University of Maine students participated in the research symposium at the Cross Insurance Center in Bangor on Tuesday, April 17. The event was sponsored by the Center for Undergraduate Research (CUGR) and the Graduate Student Government (GSG).
The sports arena was busy with morning and afternoon sessions of the student symposium, a yearly event held in April. It is only open to University of Maine and UMaine Machias students. CUGR allows undergraduate and graduate students from all disciplines to present research in their respective colleges, according to director Ali Abedi.
He mentioned that this year was the largest symposium, with over 2,000 attendees. Abedi said that the first symposium took place on campus, but in the last decade it has moved to larger venues to accommodate the growing number of participants.
“In the past…we only had engineering, and hard sciences and that was pretty much it, but in the past two three years, we started to get other people involved, and this year, we had every discipline involved,” Abedi said.
A total of 1,360 students participated in creating 377 projects for the symposium.
Although CUGR is commonly referred to as the “senior seminar,” Abedi wants future participants to know that the program is open to all students of any year or discipline. He mentioned that while the majority of students are of junior and senior standing, there are a few first and second year students who take part each year.
Along with the yearly symposium, CUGR also provides students with research-focused academic opportunities. Undergraduate and graduate students alike have the option of applying for internships, fellowships and travel grants to conduct research within their own interests.
CUGR initially began in 2008 as an undergraduate research committee, under the direction of Dr. Nancy Hull. It started through the honors program at UMaine, which then expanded to the College of Liberal Arts and Sciences. Eventually, CUGR was taken over by the Vice President for Research, and Provost Jeffrey Hecker appointed Abedi as the new director.
In addition to ongoing oral presentations in various rooms of the Cross Insurance Center, students also displayed their unique projects in the sports arena, ready to present their research to any interested attendee. The projects ranged from physical sciences and interdisciplinary collaboratives to the humanities.
One student, S. Max Bessey presented his work, “The Spider Cell: an open-source cell for spectroelectrochemistry of Ellman’s Reagent.” Along the other corner of the arena, dozens of nursing students spoke of their own research in the medical field.
Kristi Severson, Kendra Ridley, Madison Cummings and Courtney McEachern conducted a group research project that studied the effects of eight and 12 hour nursing shifts in relationship to patient care outcomes.
Laura Andrews, who is pursuing a Ph.D. in psychology, presented research focusing on the correlation between rejection sensitivity and anxiety symptoms. Andrews noted that she gathered data through a psychology survey given to all students at UMaine. A total of 270 undergraduate students participated in the survey, according to Andrews. After six months of research, she was satisfied with her results and hopes the project will “provide support for people with rejection sensitivity.” The research will ultimately help to explain why people with rejection sensitivity face larger psychological problems in life, Andrews explained.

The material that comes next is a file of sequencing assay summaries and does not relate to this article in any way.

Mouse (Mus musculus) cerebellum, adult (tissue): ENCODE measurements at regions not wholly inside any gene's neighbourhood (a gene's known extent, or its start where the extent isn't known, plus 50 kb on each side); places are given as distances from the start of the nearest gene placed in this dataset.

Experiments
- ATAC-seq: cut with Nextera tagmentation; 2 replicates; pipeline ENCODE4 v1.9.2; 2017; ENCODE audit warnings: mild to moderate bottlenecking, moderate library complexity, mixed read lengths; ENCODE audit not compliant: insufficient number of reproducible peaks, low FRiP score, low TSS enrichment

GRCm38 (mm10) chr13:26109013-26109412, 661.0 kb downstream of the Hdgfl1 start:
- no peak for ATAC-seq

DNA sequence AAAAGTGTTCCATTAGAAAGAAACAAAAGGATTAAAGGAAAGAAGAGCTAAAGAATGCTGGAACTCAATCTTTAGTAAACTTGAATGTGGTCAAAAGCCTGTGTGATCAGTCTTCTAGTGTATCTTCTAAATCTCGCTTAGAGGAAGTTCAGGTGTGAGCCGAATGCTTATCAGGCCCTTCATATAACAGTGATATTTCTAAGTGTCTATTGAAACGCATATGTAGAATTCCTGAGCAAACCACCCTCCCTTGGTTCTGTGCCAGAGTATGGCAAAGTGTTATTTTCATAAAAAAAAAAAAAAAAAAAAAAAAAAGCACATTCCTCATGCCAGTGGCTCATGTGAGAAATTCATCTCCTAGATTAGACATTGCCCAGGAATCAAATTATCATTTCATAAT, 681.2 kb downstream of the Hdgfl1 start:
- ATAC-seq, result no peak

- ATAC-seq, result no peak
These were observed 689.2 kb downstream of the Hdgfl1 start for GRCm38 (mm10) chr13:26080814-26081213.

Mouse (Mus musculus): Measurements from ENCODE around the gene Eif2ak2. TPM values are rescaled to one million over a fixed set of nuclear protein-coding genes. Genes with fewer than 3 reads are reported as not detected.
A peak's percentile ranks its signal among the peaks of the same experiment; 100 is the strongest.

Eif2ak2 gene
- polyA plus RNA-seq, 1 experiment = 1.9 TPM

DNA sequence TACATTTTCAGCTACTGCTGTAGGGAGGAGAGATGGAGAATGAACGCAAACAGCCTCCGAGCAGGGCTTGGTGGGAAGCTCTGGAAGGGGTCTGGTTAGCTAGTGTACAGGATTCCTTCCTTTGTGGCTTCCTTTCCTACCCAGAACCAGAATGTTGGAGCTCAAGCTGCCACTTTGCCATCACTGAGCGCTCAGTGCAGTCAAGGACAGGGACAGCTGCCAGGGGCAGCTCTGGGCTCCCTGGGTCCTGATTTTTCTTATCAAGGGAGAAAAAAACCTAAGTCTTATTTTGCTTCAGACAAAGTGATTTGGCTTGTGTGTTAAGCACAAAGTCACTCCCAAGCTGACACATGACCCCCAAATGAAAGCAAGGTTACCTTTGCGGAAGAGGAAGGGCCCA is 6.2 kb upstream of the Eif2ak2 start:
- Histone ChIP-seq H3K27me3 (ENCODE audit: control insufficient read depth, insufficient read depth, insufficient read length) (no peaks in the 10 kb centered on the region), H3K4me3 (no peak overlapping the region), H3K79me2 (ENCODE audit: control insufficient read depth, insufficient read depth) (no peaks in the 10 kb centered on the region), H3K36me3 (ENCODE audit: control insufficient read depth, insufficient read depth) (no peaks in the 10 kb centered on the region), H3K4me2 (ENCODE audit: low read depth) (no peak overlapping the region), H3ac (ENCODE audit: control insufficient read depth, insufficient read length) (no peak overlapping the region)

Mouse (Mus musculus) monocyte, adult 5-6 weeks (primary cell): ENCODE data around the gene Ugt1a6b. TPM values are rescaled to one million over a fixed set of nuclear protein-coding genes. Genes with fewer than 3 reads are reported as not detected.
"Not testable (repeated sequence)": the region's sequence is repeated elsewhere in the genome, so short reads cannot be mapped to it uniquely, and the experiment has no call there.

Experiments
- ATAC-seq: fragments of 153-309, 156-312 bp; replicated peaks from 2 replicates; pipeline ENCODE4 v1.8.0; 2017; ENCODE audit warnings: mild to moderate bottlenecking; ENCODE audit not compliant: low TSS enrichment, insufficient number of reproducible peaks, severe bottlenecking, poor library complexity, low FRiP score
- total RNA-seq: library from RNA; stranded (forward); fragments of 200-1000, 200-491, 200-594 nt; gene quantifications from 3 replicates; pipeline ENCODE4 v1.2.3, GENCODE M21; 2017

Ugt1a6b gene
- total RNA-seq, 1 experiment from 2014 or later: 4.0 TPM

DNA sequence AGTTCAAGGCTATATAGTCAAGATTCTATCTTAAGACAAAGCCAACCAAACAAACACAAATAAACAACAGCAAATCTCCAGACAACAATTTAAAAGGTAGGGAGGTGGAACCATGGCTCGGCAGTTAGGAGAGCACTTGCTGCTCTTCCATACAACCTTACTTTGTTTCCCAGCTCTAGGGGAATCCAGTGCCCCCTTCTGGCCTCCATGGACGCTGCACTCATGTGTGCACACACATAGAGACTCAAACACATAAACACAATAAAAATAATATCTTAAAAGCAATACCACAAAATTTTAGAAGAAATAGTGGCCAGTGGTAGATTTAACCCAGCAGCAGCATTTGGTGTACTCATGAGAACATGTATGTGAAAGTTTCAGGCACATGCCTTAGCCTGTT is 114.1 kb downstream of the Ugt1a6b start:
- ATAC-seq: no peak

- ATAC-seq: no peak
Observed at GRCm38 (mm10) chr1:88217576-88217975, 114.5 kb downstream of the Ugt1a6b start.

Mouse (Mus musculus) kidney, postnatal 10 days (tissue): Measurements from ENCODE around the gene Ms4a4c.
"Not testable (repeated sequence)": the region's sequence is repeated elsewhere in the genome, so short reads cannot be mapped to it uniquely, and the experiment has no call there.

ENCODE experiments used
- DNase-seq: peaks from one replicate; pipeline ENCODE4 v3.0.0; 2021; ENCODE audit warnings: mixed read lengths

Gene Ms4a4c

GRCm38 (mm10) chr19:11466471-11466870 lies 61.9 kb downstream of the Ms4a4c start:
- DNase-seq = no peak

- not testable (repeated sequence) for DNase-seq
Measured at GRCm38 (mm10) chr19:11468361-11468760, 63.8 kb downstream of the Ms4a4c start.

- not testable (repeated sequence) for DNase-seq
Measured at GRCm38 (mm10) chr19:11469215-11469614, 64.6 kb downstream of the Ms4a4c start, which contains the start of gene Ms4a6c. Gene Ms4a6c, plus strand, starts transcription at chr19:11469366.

The department of Communication Sciences and Disorders exhibited several student projects including, “Attitudes towards stuttering worldwide,” and “The Girl with the Purple Cane: Life History from the Vantage Point of a Cane.”
Third-year student Elena Ford focused her research on Liz Jackson, the creator of the “Inclusive Fashion & Design Collective.” According to Ford, Jackson branded herself as “The Girl with the Purple Cane,” and began her own creative line of accommodations for people with disabilities. Jackson started her work after she was diagnosed with idiopathic neuropathy and needed to use a cane. Ford mentioned that Jackson uses her designs to advocate for other people with disabilities through her line of colorful canes.
Student satisfaction was of high importance during the event, according to Dr. Robert Q. Dana, the Vice President of Student Life at UMaine and several CUGR judges. Not only is the symposium an opportunity for students to exhibit their individual research, but it is also a chance for other UMaine undergraduates to see the work their peers are conducting, Abedi stated.
When asked what he felt was most the most impressive project, Dean Dana said, “All the posters have blown my mind, they’re just great.”
Each student project was given three judges who examined their work. Awards and scholarships were later presented to students based on their respective disciplines and research. Judge Kate Walters said that the event is “a unique opportunity for students to be involved in research.”
“It gives our students an additional experience [and] exposes them to different work environments,” Walters said.
This was the major hope for Abedi. He stated that his vision for future CUGR symposiums is for students to build stronger relationships with their sponsors to expand internship and job opportunities.
Ford recommends that students interested in participating in CUGR start their research early. “Take it on and move forward slowly…the anticipation is the worst, but it’s exciting…it’s a great way to build leadership skills.”